The House of Leaves by Mark Z. Danielewski- This is a haunted house story meets psychological thriller that takes place over several layers and incorporates different forms of text within a text. I didn’t include music on this list, but the author’s sister is singer-songwriter, Poe, who put out an album called Haunted that contained several songs connected to/about the novel.
Night Film by Marisha Pessl- Like The House of Leaves, this book plays with form. It incorporates photographs, documents, and there’s an app you can download to access bonus content. But more importantly, it tells a creepily compelling story with elements of murder mystery and supernatural.
Hallowe’en Party by Agatha Christie– If you love Agatha Christie, Poirot’s investigation of a deadly Halloween party is a seasonal must.
Practical Magic by Alice Hoffman- The first in a series, and I’d recommend starting here. It’s good if you want Halloween and witches without being too scary.
The Little Stranger by Sarah Waters– I’d recommend this to readers who appreciate atmosphere and ambiguity.
Ghost Story by Peter Straub– Just what it sounds like! It has one of my favorite ghost story beginnings: “What’s the worst thing you’ve ever done?” “I won’t tell you that, but I’ll tell you the worst thing that ever happened to me—the most dreadful thing . . .”
The Thirteenth Tale by Diane Setterfield- This is a ghost story, but in an unexpected way.
The Woman in Black by Susan Hill– Another creepy British ghost story (gotta love them!)
The Haunting of Hill House– This Netflix miniseries is inspired by Shirley Jackson’s novel of the same name, but it’s not really an adaptation.
The Haunting of Bly Manor- This miniseries was the work of the same team as the above, but deals with a different story and characters. This one is inspired by Henry James’ The Turn of the Screw, but again it’s not an adaptation per se. I didn’t care for the team’s third outing, Midnight Mass (perhaps because it’s doesn’t have a clear literary inspiration?)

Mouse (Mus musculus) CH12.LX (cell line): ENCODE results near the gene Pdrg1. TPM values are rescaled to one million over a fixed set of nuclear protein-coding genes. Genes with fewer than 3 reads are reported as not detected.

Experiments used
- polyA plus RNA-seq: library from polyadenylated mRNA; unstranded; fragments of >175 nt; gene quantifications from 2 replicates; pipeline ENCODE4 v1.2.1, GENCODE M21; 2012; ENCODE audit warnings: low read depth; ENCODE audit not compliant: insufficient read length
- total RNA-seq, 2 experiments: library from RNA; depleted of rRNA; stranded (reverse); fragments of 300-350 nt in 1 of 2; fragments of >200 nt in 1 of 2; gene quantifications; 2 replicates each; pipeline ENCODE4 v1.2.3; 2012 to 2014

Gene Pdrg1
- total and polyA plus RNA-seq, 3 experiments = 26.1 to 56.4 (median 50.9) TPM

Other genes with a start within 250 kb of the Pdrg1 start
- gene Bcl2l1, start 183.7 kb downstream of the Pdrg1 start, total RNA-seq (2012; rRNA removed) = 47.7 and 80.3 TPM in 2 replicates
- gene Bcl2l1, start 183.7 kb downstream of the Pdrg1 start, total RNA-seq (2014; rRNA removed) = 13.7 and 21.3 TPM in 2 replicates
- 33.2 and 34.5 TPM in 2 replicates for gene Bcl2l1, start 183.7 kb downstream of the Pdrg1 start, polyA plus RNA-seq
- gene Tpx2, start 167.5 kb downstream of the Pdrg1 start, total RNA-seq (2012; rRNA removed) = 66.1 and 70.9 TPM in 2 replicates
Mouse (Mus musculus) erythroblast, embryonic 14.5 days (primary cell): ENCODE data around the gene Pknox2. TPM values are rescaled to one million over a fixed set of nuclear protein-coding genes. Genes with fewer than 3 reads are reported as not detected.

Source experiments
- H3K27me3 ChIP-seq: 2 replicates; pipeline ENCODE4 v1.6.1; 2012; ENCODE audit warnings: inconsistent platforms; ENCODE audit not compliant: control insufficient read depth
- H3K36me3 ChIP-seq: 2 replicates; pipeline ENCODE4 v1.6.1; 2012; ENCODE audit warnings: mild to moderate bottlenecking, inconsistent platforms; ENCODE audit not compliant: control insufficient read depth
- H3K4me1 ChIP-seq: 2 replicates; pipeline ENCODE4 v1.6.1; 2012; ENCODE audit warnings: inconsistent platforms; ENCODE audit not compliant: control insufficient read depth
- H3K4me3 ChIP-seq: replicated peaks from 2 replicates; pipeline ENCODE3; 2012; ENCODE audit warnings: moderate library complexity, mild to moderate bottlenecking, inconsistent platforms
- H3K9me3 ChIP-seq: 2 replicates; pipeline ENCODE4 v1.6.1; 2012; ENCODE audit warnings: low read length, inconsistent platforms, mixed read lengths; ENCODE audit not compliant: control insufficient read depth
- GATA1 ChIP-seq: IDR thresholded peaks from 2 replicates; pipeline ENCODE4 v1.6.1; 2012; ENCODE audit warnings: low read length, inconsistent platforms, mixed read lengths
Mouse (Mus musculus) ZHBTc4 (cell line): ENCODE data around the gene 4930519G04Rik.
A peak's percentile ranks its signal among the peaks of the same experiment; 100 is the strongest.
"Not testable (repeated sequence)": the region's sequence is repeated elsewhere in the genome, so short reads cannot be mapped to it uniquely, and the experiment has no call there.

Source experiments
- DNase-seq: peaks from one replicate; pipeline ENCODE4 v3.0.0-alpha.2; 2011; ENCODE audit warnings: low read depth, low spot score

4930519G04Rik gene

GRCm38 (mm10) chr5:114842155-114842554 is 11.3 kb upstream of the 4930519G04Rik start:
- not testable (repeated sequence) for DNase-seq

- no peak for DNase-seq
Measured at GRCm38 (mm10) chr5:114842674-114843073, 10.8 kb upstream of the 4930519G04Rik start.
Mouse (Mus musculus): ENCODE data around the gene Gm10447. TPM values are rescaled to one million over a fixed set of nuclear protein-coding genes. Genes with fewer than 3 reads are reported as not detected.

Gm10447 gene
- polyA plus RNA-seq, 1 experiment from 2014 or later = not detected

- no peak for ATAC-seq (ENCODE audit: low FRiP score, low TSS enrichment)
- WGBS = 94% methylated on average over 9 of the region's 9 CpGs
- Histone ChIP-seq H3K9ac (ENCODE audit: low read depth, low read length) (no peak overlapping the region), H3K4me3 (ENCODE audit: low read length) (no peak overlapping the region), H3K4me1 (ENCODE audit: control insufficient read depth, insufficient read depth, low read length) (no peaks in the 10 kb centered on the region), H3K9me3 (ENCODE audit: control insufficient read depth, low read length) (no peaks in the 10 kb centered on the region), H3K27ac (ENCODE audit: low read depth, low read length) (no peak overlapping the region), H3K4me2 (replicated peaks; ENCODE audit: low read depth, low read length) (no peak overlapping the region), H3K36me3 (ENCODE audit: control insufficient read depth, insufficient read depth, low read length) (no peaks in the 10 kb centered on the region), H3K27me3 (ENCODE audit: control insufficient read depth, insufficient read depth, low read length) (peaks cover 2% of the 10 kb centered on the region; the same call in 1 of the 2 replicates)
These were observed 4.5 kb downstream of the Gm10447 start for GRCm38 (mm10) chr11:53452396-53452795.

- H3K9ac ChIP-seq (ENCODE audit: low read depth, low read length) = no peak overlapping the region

Locke and Key– This series is based on a series of graphic novels which I haven’t read. Apparently they’re darker than the Netflix series. In TV form this plays sort of like Narnia meets The Haunting of Hill House. It’s fun, a little creepy, but nothing too intense. I didn’t like the second season as much as I liked the first, but it was still fun.
A Discovery of Witches- This is another TV series is based on a book series (also fun) that blends supernatural creatures. The biggies in this one are vampires, witches and demons, but there’s also some other weirdness.
Salem– This is sort of semi-inspired by the idea of the Salem witch hunts, but that’s about all it has in common with reality. There are plenty of witches, demons, and supernatural creatures here.
Stranger Things- If you’ve been living under a rock, and missed this supernatural, 80’s set series, Halloween is the perfect time to binge.
Hocus Pocus– A childhood seasonal favorite. It’s got a few moments that may creep the little ones a bit, but it’s mostly just funny and fun for the whole family.
Practical Magic– If you’re more into romcom and less into scary
The Changeling– A haunted house mystery that’s both sad and creepy.
The Other This is based on Tryon’s novel of the same name, listed above. It’s a pretty good adaptation, but the book is better.
Don’t Look Now– Based on Daphne DuMaurier’s novella of the same name (listed above).
The Others– A very gothic, Halloweeny haunted house story. It’s a favorite of mine in the genre.
Burnt Offerings– Another underrated haunted house
Sleepy Hollow– The classic legend gets the Tim Burton treatment. It’s just a fun movie.
Poltergeist– I saw this movie for the first time when I was about 9 years old (don’t know how that happened) but needless to say it terrified me. I saw it again a few years ago. I found it less terrifying, but otherwise it holds up pretty well.
Workouts Yes this is sort of an unexpected category, but I saw a few fun Halloween workouts out there, so I figured “why not?”
Were you’re favorites not listed? I could have listed more, but the post was already getting long! Maybe I’ll do an update next year. Let me know what you think!
Wishing everyone a happy and safe Halloween